In the technology race to develop AI, the US and China can, and must, work together
- Rodger Sadler and Chuan Shen say the US and China can accomplish more together in the push to grow AI technology
- China can benefit from the expertise of US developers, while the US can leverage the massive volume of Chinese data
Worldwide demand for artificial intelligence technology is poised to increase dramatically. PwC estimates AI will add US$15.7 trillion to global GDP by 2030. The two most robust economies in the world, the United States and China, are leading the charge to develop the technology for the coming AI revolution.
But does it have to be a zero-sum game, where only one country emerges as the winner? In a recent New York Times op-ed, MIT president L. Rafael Reif argued that if the US and China try to double-lock their doors in a competition to develop and own AI technology, then both run the risk of locking themselves into mediocrity.
Far more will be accomplished if both countries work together and leverage each other's strengths.
Currently, China is poised to become an AI powerhouse because it has:
- a clearly-defined national strategy from the highest level of government, which has unlocked a flood of investment capital for AI research, development and implementation. According to a CB Insights report, 48 per cent of global AI investment flowed into Chinese start-ups in 2017, up from only 11 per cent in 2016, while the US lagged behind with 38 per cent;
- access to massive amounts of consumer data – the lifeblood of AI development. As Kai-fu Lee, former head of Google China and founder of Sinovation Ventures, says: “In the age of AI, data is the new oil, and China is going to be the new Saudi Arabia”; and
- national and local governments focused on developing and adapting infrastructure (for example, smart roads for smart cars), with the real-world implementation of AI in mind.
On the other hand, the US innovation machine is powerful because it has:
- ready access to the US-developed and -owned hardware needed to run advanced AI algorithms. And by blocking Chinese attempts to acquire US chip companies, the US government is ensuring Chinese developers continue to look to the US for cutting-edge hardware for AI applications;
- the world’s top institutions for AI research and education, including MIT, Carnegie Mellon, Stanford and University of California, Berkeley; and
- incredible diversity in its AI talent pool and its general population. Diversity is critical to AI development. If data sets used to train AI algorithms are limited or biased, or if those creating an AI algorithm do not recognise or account for those limits and biases, the output will be flawed. Thus, being able to tap diverse AI talent from around the world gives the US a tremendous advantage in developing robust AI algorithms for global use. Similarly, the data generated by America’s diverse population is invaluable for training AI algorithms that will be effective around the world.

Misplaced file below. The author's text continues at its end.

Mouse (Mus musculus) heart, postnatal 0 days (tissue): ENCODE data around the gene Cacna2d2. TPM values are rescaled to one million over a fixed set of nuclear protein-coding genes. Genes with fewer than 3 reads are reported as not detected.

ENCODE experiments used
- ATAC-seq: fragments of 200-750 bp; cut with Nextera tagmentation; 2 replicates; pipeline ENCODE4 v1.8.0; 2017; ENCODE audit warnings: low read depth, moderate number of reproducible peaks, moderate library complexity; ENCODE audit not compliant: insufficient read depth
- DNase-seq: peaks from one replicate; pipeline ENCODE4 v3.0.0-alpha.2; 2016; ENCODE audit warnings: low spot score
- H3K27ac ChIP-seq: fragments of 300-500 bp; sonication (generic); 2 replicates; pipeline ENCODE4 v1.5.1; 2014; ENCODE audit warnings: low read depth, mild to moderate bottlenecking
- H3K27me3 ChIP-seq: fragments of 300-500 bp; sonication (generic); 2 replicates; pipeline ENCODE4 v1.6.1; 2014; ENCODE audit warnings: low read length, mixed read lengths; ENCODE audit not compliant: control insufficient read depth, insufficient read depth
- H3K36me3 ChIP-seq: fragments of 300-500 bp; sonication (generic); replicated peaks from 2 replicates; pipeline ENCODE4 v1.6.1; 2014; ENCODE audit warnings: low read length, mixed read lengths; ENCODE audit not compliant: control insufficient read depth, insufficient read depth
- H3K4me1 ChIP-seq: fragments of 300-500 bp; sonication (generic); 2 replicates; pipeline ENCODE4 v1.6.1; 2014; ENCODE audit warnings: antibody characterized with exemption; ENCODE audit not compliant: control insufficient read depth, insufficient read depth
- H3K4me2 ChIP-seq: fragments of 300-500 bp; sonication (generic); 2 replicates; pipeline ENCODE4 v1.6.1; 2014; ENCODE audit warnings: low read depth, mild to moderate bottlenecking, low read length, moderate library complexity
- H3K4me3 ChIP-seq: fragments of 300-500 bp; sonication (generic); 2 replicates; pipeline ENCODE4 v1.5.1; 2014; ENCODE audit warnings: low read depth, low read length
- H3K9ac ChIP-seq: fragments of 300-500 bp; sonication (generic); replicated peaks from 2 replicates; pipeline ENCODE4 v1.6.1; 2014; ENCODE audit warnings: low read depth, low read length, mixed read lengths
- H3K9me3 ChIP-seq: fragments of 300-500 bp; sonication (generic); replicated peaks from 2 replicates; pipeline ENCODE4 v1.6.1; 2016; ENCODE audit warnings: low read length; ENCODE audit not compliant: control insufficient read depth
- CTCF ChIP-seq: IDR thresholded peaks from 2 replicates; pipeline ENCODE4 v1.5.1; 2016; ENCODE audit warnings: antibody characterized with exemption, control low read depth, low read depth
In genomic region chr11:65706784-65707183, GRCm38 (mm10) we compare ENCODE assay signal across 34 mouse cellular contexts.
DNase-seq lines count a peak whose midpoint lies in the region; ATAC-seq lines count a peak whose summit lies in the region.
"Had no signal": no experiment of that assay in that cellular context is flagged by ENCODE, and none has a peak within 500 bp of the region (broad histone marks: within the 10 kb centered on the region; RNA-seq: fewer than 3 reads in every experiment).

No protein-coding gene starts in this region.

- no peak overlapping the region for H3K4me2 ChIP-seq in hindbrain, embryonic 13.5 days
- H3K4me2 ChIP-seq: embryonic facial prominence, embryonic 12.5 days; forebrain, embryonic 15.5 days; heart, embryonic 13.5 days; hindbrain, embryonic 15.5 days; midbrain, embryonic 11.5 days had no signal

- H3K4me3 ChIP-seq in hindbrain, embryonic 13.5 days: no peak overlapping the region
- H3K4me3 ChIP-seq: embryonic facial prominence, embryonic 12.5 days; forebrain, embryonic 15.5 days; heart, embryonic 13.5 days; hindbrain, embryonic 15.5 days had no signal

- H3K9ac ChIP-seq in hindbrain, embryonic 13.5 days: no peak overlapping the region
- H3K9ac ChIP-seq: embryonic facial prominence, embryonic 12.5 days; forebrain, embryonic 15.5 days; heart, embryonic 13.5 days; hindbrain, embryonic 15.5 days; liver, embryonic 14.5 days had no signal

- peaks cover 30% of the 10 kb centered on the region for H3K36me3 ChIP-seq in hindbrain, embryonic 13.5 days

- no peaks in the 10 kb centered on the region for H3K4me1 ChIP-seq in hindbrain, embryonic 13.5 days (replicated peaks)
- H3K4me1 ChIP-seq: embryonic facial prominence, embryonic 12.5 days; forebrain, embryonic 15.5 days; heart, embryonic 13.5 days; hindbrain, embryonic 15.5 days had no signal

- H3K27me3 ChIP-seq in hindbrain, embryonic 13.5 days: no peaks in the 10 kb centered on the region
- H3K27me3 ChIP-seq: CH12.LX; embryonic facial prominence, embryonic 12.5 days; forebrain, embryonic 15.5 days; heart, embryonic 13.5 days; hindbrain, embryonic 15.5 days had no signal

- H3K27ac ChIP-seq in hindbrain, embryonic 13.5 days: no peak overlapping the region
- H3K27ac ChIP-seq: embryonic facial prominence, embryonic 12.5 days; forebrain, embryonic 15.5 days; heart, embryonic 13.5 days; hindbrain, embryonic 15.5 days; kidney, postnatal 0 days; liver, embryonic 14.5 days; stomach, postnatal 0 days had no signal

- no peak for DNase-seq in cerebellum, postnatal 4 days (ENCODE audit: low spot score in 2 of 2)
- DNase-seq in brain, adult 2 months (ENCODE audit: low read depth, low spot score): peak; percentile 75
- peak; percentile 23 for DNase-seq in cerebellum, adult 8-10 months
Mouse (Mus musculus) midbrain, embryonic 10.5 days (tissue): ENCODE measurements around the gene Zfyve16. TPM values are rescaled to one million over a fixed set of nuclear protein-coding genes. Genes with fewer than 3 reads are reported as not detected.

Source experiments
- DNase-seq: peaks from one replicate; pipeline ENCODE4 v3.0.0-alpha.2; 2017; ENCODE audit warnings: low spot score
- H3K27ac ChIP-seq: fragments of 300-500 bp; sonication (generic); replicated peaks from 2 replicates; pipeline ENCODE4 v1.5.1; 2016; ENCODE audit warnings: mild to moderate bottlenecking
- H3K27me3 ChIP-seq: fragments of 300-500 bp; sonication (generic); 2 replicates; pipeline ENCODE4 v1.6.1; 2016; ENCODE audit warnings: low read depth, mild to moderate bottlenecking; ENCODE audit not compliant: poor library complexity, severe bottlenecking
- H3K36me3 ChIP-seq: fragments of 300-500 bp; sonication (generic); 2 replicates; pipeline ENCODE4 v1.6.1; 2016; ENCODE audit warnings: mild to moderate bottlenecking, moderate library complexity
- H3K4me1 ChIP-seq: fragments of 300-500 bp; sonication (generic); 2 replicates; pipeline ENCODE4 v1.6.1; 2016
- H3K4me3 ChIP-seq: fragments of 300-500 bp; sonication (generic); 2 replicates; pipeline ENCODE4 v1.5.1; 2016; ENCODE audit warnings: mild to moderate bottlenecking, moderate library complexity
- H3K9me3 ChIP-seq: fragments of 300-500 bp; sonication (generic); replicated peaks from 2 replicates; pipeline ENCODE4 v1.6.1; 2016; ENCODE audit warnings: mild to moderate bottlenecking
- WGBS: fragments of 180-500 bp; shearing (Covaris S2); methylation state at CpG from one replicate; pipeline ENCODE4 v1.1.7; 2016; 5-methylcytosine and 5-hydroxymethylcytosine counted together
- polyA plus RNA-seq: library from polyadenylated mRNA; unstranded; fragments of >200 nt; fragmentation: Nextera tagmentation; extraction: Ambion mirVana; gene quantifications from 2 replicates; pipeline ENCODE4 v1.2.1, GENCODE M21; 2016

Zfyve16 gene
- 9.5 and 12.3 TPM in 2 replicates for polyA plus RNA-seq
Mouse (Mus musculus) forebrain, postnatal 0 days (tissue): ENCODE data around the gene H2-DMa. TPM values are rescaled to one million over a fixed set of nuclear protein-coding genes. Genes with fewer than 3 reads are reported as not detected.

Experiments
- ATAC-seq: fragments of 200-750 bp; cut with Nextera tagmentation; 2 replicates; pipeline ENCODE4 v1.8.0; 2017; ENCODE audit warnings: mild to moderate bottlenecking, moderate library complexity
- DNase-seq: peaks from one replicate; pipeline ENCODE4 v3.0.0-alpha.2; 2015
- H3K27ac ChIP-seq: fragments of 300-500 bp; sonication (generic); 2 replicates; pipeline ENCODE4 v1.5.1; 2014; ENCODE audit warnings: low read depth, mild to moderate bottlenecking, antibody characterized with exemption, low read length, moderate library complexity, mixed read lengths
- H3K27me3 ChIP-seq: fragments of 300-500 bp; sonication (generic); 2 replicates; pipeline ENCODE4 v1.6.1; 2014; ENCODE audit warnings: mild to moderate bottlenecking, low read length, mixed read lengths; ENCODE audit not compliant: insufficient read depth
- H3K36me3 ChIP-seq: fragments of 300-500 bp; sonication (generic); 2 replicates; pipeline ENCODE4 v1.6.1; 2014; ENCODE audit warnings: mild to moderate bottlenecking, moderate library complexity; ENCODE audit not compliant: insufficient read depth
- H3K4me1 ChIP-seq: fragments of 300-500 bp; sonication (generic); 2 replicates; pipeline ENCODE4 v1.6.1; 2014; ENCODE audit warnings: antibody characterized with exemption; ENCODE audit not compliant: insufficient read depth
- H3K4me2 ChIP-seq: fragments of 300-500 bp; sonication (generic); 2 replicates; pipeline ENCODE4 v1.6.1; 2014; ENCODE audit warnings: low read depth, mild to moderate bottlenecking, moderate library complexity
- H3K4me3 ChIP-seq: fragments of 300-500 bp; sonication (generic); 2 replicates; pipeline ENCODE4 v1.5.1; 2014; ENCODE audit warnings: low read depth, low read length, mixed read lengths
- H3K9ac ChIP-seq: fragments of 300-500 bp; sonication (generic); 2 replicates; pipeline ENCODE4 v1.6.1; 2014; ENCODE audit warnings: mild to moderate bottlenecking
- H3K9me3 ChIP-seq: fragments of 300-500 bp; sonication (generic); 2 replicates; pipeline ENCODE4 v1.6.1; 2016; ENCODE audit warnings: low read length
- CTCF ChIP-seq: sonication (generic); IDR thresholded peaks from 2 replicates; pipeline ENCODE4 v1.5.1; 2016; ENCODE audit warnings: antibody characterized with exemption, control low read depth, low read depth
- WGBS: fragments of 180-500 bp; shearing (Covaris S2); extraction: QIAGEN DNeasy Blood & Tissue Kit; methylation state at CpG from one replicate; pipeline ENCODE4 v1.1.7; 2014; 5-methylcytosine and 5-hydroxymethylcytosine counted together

If China and the US approach each other as vigorous competitors with unique strengths they can learn from, there is no limit to what they can accomplish together.
China can benefit from the diversity and expertise of American AI developers, and create more robust algorithms and applications. Similarly, America can leverage the massive volume of Chinese data to better train American AI algorithms.
Also, China’s increasingly AI-friendly infrastructure could come in handy for American researchers who want to test and refine their technology in a real-world setting. And Chinese developers can take advantage of the sheer diversity of the American population and test and improve their AI algorithms and applications for use outside China, and around the world.
China and the US can jointly set the pace for development and implementation of global AI standards. In the US, the Institute of Electrical and Electronics Engineers has been working on AI standards. China’s Artificial Intelligence Industry Alliance is doing similar work. Encouraging these organisations to work together could ensure the adopted standards benefit end users and everyone else everywhere.
Concerns over privacy and data security could also be better addressed together. If China hopes to exert more influence on the global stage of AI, its regulators will eventually have to consider adopting privacy and data security standards similar to those in the US and Europe. Working together to find a mutually acceptable middle ground – taking into account the concerns of AI developers and end users – will greatly benefit China, the US and the rest of the world.
Finally, American AI innovators worried about Chinese copying should work more closely with their Chinese counterparts and the Chinese government to explain their concerns, and to propose specific solutions to their concerns.
The American system for protecting intellectual property remains one of the most successful in the world, and the Chinese government has emphasised its commitment to developing an equally effective system. To better encourage AI innovation everywhere, China and the US must collaborate on solutions to intellectual property concerns, sharing with each other lessons learned and best practices.
Both China and the US have unique strengths in the race to usher in the AI revolution. While embracing the competitive spirit that has always driven each country’s development and growth, China and the US must unite to conquer the world of AI.
Rodger Sadler, based in New York, is managing director and head of legal & intellectual property at Cote Capital, an IP capital investment firm. Chuan Shen, based in Beijing, is director of the Overseas Business Division at The Intellectual Property Publishing House. The opinions expressed in this article are those of the authors